Formula 1 race winner Robert Kubica believes there is a bigger problem "holding back" his performances in the DTM after another frustrating weekend without points at the Lausitzring.
Kubica became the latest ex-F1 driver to move to the DTM this year, joining ART on its return to the category as a customer BMW team.
However, the Polish driver has been unable to deliver a single point in the opening two rounds of the season, despite showing a marked improvement in pace during the pre-season test at the Nurburgring in June.
Kubica qualified dead last for the two races at Lausitzring last weekend, nearly 1.4s off the pace and four tenths down on the next highest driver on the grid.
He was classified 13th in both races, but finished a minute down on Saturday winner Nico Muller on Saturday.
There was a significant improvement on Sunday, however, as he finished just 2s adrift of 10th-placed finisher and Audi driver Mike Rockenfeller.
Kubica believes his privateer BMW M4 wasn't any quicker at Lausitz than it was two weeks prior at Spa, and suggests set-up changes aren't enough to get the car up to speed.
"I don't think the situation is any different from what was at the Spa," Kubica told Przeglad Sportowy.
"Except for one exception [that] the lap was half as short [at Lausitzring] and automatically the differences are smaller, but that doesn't change us much.
"The sensations and lack of grip and performance of the whole package were also in the Spa and they are here [at the Lausitzring].
"Here it was more visible because with a shorter lap you have more time to tune everything. Other teams and drivers had more time too.
"We were hoping to be able to check and improve something on Friday.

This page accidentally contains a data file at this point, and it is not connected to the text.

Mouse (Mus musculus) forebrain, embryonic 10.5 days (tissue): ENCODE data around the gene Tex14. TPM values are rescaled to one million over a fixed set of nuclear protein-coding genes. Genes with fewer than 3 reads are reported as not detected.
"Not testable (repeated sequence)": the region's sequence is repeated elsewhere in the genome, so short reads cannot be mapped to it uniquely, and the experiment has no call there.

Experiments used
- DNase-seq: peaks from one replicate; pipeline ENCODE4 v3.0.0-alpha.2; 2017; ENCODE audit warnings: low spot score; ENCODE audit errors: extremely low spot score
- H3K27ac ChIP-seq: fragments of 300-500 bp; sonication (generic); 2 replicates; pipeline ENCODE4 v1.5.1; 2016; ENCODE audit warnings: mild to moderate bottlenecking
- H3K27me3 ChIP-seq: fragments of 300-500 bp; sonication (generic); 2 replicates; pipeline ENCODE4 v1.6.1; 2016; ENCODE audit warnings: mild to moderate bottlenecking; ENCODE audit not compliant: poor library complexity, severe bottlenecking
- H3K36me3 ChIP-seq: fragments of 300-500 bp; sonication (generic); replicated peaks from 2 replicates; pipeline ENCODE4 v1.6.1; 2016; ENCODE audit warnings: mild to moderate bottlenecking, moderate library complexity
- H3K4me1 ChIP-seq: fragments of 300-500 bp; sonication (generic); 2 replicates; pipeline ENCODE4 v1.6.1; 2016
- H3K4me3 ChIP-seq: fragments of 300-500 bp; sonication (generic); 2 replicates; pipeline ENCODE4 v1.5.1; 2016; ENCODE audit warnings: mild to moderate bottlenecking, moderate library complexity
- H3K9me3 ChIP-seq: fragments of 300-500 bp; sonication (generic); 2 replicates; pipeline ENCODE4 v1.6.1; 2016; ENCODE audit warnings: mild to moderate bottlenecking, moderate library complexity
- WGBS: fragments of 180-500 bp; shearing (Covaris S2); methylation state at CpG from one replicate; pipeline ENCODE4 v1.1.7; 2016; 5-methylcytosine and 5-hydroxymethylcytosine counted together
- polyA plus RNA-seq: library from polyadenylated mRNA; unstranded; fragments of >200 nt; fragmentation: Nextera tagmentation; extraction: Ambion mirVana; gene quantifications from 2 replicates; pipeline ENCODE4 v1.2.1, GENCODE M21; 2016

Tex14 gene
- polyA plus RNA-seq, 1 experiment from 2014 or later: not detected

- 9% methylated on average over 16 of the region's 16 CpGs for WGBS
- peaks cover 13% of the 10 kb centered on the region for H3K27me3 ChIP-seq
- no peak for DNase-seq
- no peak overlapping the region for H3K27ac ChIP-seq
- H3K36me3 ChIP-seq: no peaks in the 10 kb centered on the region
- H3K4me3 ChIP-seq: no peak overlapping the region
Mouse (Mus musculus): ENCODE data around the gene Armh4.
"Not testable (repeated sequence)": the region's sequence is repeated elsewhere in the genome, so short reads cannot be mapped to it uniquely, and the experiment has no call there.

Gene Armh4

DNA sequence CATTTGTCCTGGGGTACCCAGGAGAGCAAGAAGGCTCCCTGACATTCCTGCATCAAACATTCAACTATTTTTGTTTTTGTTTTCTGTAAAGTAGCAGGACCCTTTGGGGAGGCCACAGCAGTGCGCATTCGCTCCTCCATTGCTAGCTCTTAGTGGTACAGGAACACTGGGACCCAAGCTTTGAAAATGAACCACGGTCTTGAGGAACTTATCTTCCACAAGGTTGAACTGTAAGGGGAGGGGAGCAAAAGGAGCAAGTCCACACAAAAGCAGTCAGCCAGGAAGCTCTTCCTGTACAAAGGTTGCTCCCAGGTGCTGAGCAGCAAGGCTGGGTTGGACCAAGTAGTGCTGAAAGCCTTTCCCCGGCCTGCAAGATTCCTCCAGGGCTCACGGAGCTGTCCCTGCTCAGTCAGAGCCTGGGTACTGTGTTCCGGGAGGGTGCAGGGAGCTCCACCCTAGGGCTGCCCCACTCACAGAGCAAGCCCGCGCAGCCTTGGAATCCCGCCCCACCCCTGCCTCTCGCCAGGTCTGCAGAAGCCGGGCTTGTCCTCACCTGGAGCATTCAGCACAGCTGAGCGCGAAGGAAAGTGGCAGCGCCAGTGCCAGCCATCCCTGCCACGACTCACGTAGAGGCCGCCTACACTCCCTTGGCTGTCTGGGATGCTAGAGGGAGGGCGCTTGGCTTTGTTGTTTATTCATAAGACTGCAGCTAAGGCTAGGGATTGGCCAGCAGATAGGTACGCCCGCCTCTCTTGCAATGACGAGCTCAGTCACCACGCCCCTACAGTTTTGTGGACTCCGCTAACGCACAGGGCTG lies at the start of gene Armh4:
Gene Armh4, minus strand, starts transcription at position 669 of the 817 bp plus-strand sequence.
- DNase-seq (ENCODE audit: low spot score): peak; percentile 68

"That worked out, but I think we're at the same point. It looks like it's not a matter of changing one or two parameters in the car tuning.
"There is something bigger that is holding us back.
"There's not necessarily one problem. The fact is the situation is tough.
"If you're going out for qualifying and drive 0.4s slower than the last-but-one driver, it's probably not normal."
BMW motorsport director Jens Marquardt said it would take several races for Kubica to become competitive in the DTM, but said the German manufacturer is willing to aid ART in its quest to get on terms with factory teams RMG and RBM.
"Well I think it's really for him to settle into the whole thing here," Marquardt said.
"I mean Spa, difficult. We struggled overall as BMW at Spa, [it was] difficult for him there.
"Here [at the Lausitzring] I think we've seen progress already.
"We all know how difficult DTM is, how difficult the car is to drive, to extract the maximum out of it.
"And he'd be getting closer and closer, but I think it will take him a few races.
"Obviously from our side we do everything to help him and the team better understand to get to grips with everything."